Ohio State study shows older patients and their care providers give assistive devices rave reviews
Assistive devices, such as walking aids and hearing amplifiers, can have a positive effect on an older patient’s experience navigating an emergency department, according to a recent qualitative study conducted by researchers at CATALYST—the Center for the Advancement of Team Science, Analytics, and Systems Thinking in Health Services and Implementation Science Research—at The Ohio State University College of Medicine.
The study, published in the American Journal of Emergency Medicine, was conducted in a geriatric emergency department, or GED, which often describes a set of practices implemented in an existing emergency department to help older patients. The move to add assistive devices to GEDs came after national emergency medicine and geriatrics societies released joint guidelines in 2014 that outlined the value of such devices in other settings and recommended their use among emergency department patients.
“Assistive devices are recommended, as these patients typically do not bring their devices from home. Being without them makes it more difficult for patients to perform tasks such as walking to the restroom because of mobility issues or respond correctly to questions because of poor hearing,” says Naleef Fareed, PhD, MBA, an assistant professor in the Department of Biomedical Informatics at Ohio State and one of the authors of the study. Dr. Fareed is also a core faculty member with CATALYST.
By interviewing both patients and their care providers, the researchers were able to build a list of recurring themes in their responses. Overall, all of the participants said they felt access to assistive devices in the geriatric emergency department was beneficial, and patients in particular said they were offered the devices without needing to ask for them. Care providers who took part in the interviews said they found incorporating assistive devices allowed patients to be more engaged in their care.
“Older adults report more difficulty navigating the ED system, understanding how to call the nurse or provider, and being fearful during their visit. GED equipment may assist with these difficulties in communication and care navigation,” Dr. Fareed says. “We found that these devices helped the patient directly by affording them greater independence during their GED stay as well as indirectly by facilitating communication between the patient and provider. Studies suggest that increasing patient engagement is particularly relevant for older adults as it can increase adherence to treatment recommendations and improve outcomes.”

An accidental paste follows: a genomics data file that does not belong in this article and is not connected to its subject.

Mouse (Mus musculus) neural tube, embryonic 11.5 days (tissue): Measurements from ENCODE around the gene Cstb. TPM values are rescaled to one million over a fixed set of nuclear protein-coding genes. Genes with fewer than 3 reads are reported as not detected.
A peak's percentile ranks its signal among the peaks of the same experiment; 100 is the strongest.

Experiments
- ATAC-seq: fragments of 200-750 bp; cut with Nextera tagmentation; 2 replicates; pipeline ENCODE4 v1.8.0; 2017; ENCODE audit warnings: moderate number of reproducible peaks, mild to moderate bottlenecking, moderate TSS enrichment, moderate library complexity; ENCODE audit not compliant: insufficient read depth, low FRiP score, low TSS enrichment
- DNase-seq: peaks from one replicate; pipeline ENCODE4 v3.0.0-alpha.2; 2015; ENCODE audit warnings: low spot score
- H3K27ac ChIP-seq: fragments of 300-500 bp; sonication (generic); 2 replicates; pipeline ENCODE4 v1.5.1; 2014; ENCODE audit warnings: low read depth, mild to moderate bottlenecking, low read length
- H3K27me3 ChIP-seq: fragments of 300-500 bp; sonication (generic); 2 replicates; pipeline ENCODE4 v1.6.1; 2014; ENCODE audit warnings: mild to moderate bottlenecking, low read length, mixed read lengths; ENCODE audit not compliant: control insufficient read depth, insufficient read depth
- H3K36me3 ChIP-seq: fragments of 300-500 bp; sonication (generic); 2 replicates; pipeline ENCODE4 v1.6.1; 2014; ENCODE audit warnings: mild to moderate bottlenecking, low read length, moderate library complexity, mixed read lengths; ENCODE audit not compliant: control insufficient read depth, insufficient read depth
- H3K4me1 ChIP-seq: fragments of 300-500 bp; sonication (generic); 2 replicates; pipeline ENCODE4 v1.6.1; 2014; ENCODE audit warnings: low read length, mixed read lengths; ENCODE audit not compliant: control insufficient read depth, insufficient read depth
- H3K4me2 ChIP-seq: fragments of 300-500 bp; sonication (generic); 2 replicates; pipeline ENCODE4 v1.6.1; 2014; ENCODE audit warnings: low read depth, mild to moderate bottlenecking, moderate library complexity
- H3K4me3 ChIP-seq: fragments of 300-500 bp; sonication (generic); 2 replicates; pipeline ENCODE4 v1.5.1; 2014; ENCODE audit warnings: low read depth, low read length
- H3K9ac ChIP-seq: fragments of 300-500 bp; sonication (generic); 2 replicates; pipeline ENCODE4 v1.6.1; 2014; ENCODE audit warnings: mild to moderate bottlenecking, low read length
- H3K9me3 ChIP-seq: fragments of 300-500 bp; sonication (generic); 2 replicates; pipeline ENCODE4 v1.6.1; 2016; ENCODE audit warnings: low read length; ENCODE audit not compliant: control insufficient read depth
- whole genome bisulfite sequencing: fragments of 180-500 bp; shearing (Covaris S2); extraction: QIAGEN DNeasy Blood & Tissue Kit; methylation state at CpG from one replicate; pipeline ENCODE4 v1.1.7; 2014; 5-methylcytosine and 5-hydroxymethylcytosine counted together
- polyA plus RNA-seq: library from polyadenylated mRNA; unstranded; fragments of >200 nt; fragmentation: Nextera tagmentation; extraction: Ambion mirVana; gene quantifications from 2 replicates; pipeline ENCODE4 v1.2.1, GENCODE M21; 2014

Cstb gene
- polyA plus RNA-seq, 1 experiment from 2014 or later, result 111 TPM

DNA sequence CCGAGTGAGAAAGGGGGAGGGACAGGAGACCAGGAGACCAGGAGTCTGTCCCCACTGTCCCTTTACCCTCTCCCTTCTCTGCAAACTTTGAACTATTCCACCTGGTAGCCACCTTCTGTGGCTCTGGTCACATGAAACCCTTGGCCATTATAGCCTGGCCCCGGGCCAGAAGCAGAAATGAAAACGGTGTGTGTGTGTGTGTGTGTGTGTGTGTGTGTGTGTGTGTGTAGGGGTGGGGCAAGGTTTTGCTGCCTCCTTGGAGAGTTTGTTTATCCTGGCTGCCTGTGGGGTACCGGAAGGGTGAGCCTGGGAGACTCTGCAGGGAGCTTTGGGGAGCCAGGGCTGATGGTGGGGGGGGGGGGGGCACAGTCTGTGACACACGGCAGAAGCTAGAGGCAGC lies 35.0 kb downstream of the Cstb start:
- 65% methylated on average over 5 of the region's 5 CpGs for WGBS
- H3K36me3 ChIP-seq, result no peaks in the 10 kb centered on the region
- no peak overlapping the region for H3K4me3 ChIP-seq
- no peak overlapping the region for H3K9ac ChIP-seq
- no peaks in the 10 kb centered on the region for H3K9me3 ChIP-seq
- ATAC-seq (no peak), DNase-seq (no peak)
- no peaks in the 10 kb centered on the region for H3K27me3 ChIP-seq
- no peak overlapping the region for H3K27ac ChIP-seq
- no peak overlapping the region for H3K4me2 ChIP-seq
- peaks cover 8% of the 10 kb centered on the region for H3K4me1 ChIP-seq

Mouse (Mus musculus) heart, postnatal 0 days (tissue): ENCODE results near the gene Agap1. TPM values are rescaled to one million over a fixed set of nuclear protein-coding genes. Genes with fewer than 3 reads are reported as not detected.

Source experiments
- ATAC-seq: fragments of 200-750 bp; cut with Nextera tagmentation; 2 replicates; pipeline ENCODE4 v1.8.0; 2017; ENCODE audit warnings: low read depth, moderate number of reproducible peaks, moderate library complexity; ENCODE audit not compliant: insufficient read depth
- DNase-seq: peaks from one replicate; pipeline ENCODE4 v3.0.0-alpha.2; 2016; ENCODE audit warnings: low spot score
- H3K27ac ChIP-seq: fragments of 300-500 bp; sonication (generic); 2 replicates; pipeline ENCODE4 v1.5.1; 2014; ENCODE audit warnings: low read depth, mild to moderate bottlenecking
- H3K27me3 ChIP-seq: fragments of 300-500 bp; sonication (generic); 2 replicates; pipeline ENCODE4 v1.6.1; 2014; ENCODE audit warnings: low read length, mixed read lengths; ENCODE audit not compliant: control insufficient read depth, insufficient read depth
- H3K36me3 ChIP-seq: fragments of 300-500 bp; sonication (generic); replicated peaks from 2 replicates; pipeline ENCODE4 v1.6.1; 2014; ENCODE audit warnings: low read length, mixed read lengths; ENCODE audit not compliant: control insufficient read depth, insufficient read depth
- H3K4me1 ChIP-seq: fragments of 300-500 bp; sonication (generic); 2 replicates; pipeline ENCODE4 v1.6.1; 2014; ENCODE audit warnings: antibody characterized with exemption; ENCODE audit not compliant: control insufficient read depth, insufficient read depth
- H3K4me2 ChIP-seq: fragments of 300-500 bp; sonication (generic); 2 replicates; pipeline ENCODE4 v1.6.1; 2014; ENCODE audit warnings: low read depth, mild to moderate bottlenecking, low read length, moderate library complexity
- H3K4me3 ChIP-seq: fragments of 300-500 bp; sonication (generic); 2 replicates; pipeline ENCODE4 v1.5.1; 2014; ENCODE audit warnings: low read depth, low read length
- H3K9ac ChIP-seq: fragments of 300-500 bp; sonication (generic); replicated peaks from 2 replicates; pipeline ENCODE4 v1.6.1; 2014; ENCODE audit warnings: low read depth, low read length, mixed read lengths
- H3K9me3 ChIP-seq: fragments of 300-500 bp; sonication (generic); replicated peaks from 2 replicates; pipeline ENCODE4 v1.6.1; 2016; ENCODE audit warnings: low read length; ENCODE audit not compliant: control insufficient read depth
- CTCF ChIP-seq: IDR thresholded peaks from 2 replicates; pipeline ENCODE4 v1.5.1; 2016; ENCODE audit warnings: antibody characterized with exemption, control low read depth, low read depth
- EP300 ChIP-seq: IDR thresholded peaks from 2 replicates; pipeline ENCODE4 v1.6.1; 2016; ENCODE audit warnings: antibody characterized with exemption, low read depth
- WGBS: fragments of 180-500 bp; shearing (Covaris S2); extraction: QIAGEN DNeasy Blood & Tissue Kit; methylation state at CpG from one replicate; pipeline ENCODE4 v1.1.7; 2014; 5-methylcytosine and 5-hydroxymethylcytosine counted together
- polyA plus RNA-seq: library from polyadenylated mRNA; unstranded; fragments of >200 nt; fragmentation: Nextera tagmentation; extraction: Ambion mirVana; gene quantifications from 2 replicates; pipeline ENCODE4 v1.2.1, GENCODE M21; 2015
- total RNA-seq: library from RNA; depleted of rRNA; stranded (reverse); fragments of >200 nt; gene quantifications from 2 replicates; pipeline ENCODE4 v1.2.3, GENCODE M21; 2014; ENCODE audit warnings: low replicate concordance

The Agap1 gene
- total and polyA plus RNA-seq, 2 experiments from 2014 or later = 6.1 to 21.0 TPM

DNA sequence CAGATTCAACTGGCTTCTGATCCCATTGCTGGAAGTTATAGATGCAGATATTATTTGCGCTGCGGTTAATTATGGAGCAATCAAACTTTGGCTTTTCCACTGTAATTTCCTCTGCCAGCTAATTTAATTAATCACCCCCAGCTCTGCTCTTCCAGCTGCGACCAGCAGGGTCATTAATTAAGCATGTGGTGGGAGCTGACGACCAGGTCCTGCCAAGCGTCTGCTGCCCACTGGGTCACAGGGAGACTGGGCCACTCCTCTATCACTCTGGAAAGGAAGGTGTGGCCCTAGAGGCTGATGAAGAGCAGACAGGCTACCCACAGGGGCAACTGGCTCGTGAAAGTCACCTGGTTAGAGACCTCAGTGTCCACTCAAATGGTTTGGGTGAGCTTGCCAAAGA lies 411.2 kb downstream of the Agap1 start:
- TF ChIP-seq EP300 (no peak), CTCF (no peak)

Assistive devices can also improve health care providers’ ability to assess a patient’s condition, he says.
“For example, providers in our study noted that walkers and canes made it easier to understand the patient’s mobility, and hearing aids allowed the patient to respond directly to their questions, helping to ascertain cognitive status. The impact of this improved assessment ability can be significant, as the decision to hospitalize a patient is often made based on the ED physician’s assessment of how the patient will be able to function at home with their new illness or injury,” Dr. Fareed says.
“There is a need to improve ease of use of these tools,” he says. “Providers in our study had only recently begun offering assistive devices as part of their care in a geriatric ED. They recommended reminders to use the devices tied to their assessments and keeping devices in a central location as ways to increase their use.”